Anyway, I built. I stained. I schnellshcleifgrund’ed. I lacquered. And I mounted. As to the mounting, the Baumarkt sells these prefab cast-iron pipe fittings. They’re meant to support shelving or to serve as coat racks or whatever. Anyway, I ‘designed’ a base for the shelf out of them. Imagine a rectangle made of cast-iron piping. Now cut in half the long way. At the ends, there are flanges (circular iron disks fitted to the pipes); these are what you screw into the wall. And on the long side of the rectangle, there’s another flange, facing upwards this time, such that it serves as a base upon which the shelf can rest. That’s the mount. Brackets in the top corners of the shelf-frame which are also screwed into the wall, to keep the thing from tipping forward or shifting side-to-side. “It feels rock-fucking-solid,” he says, waiting for the day it all comes crashing down.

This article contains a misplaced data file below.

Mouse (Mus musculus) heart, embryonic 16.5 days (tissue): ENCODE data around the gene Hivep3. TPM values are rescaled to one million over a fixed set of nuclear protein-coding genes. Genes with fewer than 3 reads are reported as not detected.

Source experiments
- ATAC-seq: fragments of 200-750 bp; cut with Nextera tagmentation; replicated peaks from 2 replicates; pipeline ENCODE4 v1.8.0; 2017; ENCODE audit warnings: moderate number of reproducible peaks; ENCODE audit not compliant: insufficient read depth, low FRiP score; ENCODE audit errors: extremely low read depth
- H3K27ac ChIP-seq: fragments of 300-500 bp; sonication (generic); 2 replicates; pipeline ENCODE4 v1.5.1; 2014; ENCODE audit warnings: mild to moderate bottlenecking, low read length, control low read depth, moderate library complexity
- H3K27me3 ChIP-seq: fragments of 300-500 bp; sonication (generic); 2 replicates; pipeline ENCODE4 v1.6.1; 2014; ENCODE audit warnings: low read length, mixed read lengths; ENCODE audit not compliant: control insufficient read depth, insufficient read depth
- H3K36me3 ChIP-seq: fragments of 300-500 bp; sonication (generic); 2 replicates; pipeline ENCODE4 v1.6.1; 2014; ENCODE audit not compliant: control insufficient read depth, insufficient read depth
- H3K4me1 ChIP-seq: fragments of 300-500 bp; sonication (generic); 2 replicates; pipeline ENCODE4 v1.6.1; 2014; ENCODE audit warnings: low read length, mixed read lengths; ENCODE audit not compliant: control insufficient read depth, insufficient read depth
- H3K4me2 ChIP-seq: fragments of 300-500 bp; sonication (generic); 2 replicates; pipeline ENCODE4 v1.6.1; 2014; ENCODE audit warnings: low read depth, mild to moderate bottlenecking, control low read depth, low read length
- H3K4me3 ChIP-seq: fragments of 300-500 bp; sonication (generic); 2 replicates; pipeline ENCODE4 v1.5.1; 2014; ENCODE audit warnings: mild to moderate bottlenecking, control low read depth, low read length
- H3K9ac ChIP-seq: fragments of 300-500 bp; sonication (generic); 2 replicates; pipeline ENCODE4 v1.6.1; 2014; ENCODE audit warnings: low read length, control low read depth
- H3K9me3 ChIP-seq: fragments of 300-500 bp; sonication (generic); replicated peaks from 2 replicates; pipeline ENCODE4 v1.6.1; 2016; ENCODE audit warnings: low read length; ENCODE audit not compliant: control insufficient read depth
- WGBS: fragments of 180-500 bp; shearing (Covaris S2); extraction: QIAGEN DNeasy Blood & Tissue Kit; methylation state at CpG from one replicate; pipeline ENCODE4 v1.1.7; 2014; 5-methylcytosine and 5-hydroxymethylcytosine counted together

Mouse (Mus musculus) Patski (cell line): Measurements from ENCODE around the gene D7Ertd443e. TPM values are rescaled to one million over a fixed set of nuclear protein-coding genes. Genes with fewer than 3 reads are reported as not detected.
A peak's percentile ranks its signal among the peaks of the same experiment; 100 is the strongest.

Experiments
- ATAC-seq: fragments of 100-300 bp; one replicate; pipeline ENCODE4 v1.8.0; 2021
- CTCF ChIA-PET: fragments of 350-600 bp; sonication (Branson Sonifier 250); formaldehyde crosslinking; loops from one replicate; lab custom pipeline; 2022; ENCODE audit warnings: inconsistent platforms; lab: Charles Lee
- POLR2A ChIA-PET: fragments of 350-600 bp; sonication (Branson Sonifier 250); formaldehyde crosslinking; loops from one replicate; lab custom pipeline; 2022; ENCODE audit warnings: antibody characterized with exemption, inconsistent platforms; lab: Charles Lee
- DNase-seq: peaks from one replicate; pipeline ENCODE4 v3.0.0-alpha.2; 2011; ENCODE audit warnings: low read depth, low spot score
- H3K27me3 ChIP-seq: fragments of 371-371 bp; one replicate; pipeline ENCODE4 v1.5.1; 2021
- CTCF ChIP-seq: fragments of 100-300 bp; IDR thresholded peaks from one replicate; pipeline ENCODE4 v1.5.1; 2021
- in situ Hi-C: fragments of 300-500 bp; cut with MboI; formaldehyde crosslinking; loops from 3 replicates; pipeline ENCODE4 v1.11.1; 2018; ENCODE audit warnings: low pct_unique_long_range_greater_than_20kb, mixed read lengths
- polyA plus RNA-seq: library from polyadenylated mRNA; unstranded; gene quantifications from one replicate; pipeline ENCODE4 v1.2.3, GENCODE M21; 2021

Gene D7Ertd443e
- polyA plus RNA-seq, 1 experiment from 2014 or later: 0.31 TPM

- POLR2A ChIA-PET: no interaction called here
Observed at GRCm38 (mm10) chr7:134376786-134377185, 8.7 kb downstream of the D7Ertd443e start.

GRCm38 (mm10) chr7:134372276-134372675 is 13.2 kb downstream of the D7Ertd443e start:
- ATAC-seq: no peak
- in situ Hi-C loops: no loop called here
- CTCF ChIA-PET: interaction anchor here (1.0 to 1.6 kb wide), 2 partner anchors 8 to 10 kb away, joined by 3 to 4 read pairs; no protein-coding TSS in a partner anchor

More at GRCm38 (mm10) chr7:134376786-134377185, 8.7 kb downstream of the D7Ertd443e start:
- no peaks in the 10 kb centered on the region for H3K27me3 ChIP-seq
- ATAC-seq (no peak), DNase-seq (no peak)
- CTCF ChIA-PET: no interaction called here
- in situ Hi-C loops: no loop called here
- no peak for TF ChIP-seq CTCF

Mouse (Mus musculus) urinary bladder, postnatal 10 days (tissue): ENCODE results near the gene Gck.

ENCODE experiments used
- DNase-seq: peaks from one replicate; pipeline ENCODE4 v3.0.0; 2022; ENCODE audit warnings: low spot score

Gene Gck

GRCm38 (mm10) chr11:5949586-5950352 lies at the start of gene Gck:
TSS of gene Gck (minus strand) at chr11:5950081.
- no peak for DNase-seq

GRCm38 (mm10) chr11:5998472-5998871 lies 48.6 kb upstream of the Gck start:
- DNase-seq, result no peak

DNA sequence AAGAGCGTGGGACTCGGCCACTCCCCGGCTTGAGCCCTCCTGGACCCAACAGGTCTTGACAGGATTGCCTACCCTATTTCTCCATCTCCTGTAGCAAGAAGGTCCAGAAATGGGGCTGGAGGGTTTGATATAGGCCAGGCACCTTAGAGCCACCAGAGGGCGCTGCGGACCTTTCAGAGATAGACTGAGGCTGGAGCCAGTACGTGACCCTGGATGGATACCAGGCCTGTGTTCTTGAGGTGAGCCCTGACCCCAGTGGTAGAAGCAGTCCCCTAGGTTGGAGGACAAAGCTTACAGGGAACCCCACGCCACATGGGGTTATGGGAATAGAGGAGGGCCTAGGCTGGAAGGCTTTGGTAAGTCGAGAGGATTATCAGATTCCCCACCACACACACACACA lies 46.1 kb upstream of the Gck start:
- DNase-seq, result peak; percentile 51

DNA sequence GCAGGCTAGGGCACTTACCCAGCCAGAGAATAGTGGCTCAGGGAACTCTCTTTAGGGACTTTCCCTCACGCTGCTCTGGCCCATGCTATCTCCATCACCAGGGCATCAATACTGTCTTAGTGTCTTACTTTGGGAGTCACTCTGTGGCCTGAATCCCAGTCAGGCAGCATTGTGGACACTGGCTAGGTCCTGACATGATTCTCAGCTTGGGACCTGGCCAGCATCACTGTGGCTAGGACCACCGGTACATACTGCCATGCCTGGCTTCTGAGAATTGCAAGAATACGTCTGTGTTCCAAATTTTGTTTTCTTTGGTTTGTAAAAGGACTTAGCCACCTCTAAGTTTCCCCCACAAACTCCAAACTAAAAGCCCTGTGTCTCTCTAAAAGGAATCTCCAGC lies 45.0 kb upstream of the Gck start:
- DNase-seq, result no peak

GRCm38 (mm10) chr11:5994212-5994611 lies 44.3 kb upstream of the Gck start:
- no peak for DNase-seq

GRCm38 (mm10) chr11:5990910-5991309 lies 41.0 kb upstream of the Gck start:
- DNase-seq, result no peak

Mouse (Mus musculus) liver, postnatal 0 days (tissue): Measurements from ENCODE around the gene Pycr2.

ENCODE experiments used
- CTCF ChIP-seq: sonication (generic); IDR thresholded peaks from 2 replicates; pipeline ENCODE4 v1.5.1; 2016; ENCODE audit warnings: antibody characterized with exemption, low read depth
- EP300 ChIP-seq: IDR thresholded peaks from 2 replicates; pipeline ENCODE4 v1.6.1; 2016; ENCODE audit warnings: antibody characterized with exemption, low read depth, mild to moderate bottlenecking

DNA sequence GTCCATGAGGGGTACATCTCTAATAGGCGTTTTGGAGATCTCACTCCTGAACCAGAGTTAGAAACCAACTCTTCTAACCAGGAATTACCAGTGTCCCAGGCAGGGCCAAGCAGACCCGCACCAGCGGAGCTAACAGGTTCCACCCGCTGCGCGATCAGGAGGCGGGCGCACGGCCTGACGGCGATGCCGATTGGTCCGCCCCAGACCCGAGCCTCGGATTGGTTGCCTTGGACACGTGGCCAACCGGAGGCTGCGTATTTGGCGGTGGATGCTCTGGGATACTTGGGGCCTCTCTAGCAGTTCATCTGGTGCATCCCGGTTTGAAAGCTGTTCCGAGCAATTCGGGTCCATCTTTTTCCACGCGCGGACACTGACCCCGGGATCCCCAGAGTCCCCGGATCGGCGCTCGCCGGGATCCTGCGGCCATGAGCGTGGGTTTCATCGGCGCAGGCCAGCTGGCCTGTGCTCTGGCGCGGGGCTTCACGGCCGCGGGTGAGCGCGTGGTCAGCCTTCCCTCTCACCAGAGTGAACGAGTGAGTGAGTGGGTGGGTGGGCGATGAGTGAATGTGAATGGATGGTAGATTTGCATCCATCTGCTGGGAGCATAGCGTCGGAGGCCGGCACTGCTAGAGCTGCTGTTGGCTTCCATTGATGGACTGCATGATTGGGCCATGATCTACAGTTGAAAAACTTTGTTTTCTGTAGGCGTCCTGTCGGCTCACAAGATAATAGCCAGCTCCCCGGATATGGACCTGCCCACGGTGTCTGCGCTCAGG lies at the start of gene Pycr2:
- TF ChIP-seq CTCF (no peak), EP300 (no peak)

Oh, and also I leveled it. Or nearly so. Before I screwed everything into place, it was dead-on-balls level. After I screwed it into place, it was ‘just level.’ What I mean is, the bubble was between the two lines; so yes, level. Just not ‘dead-on-balls’ level. Well, it’s my first project.
Oh and screwing shit into walls. Different animal over here. In The States, I was so used to everything being sheetrock, right? So either you just find the stud, in which case you’re golden. Or, if it’s going into nothing but rock, you get some molly toggles and you’re good to go. But here? Haha, fuck you. No, everything is plaster. And there’s a good chance (but no guarantee) that behind said plaster is either straight up brick or else some kind of cinder block.